Jeremy Jones, in the article Interactive Debugging in Python explains it better than I can:

Regarding convenience, sometimes it is much more convenient to drop in to a debugger to see what is going on right in front of your eyes and poke at your code while at a Python prompt rather than having to modify the code and rerun it. What if you are trying to debug a database application in which the bug occurs after retrieving a set of data that took tens of seconds to retrieve? Worse still, what if you have a bug in a computationally intense application that occurs after processing several hours' worth of data? You might possibly nearly break even on the first run of a program using either the interactive debugger versus the print technique of debugging. But chances are you will not have gathered enough data on the first run to solve the problem successfully. The payback comes when it would have taken several runs and multiple print inserts into the source code to solve the problem. With the debugger, you can do an exhaustive amount of information gathering and analysis and, hopefully, solve the problem all at once.

Regarding control, which overlaps with convenience, debugging an application at a prompt, as opposed to modifying source code and rerunning it, provides an immediate level of control. Sometimes it is easier to figure out what is going on with a set of code if you have live objects at your fingertips and can interact with them through a prompt ...

Debugging with pdb

Python's standard library includes pdb, the Python Debugger, which provides a number of ways to enter an interactive debugging session.

Enter a debugging session at a specific line in your code

Use pdb.set_trace():

>>> import pdb
>>> def debug_this(i1, i2):
...     result = i1
...     for i in range(5):
...         pdb.set_trace()
...         result += i2
...     return result
...
>>> debug_this()
>>> debug_this(1, 1)
> <stdin>(5)debug_this()
(Pdb) 

Entering a debugging session on the last exception

Use pdb.post_mortem() with sys.exc_info():

>>> import pdb
>>> import sys
>>> def debug_this(i1, i2):
...     try:
...         result = i1
...         return i1[i2]
...     except Exception:
...        exc_type, exc_value, exc_traceback = sys.exc_info()
...        pdb.post_mortem(exc_traceback)
...
>>> debug_this(1, 1)
> <stdin>(4)debug_this()

You could also use pdb.pm() to do the same thing. But sys.last_traceback doesn't always get set, which makes pdb.pm() not work.

>>> import pdb
>>> def debug_this(i1, i2):
...     try:
...        result = i1
...        # Wat?!?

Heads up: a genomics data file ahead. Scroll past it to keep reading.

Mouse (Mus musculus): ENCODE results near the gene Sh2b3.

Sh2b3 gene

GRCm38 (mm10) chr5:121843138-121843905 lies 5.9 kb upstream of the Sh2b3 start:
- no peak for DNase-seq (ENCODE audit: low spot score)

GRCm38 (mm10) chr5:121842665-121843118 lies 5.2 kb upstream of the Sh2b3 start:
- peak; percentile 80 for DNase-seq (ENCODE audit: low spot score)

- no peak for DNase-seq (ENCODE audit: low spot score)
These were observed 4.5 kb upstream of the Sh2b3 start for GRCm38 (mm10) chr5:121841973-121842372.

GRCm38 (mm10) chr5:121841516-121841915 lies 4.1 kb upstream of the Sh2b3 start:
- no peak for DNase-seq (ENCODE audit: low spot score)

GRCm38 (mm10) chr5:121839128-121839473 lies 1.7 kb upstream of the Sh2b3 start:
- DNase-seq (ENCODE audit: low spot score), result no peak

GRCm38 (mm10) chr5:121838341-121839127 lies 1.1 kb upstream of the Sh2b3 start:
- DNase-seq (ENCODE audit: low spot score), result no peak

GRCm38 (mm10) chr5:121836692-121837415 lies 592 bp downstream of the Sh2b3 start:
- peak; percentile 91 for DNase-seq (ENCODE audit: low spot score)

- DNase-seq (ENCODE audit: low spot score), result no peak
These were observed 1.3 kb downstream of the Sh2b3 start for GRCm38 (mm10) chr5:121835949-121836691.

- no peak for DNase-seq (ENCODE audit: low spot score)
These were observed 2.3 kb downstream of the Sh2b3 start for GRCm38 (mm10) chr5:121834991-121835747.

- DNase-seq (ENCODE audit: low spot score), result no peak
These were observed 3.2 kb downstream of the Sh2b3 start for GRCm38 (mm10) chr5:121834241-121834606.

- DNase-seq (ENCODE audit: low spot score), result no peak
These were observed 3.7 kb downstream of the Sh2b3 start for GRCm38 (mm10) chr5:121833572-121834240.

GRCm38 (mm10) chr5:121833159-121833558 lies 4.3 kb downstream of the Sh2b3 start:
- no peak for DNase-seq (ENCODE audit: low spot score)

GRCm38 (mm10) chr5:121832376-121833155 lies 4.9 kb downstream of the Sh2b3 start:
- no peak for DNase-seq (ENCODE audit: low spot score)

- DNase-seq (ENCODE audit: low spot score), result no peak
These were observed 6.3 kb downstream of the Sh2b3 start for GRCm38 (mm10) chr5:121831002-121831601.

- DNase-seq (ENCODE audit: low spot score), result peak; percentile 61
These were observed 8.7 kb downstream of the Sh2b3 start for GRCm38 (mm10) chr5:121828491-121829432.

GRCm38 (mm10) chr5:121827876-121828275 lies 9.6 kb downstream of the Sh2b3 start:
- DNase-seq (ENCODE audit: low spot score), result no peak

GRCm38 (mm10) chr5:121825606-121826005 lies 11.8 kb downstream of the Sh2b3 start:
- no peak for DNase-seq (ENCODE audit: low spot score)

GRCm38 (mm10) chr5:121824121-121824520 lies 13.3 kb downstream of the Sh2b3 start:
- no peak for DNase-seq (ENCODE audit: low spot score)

...        return i1[i2]
...     except Exception:
...        pdb.pm()
...
>>> debug_this(1, 1)
> /usr/local/Cellar/python/2.7.11/Frameworks/Python.framework/Versions/2.7/lib/python2.7/bdb.py(68)dispatch_line()
-> if self.quitting: raise BdbQuit
(Pdb)

Call a function and enter the debugger

Use pdb.runcall():

>>> import pdb
>>> def debug_this(i1, i2):
...     result = i1
...     for i in range(5):
...         result += i2
...     return result
...
>>> pdb.runcall(debug_this, 1, 1)
> <stdin>(2)debug_this()
(Pdb)

Debugger commands

Once you're in the debugger, there are a number of commands that you can run to step through your program, or inspect the environment.

Most commands have a single character shortut. For example the list command can also be run with l.

To get help on commands in the debugger, you can use the help command. Or run help <topic> (e.g. help list) to get help on a specific command.

(q)uit:

quit exits the debugging session

(l)ist

list shows where you are in your code in the current debugging session:

python -m unittest tests.test_using_debugger
> /Users/ghing/Dropbox/nicar2016/nicar2016-python-testing-debugging-excercises/tests/test_using_debugger.py(18)test_silly_thing()
-> sillier_things = silly_things(things)
(Pdb) l
 13                     "duck",
 14                     27,
 15                     "",
 16             ]
 17             pdb.set_trace()
 18  ->         sillier_things = silly_things(things)
 19             self.assertEqual(sillier_things[2], "silly duck")

(w)here

where shows the call stack to the current position:

python -m unittest tests.test_using_debugger
> /Users/ghing/Dropbox/nicar2016/nicar2016-python-testing-debugging-excercises/tests/test_using_debugger.py(18)test_silly_thing()
-> sillier_things = silly_things(things)
(Pdb) w
  /usr/local/Cellar/python/2.7.11/Frameworks/Python.framework/Versions/2.7/lib/python2.7/runpy.py(162)_run_module_as_main()
-> "__main__", fname, loader, pkg_name)
  /usr/local/Cellar/python/2.7.11/Frameworks/Python.framework/Versions/2.7/lib/python2.7/runpy.py(72)_run_code()
-> exec code in run_globals
  /usr/local/Cellar/python/2.7.11/Frameworks/Python.framework/Versions/2.7/lib/python2.7/unittest/__main__.py(12)<module>()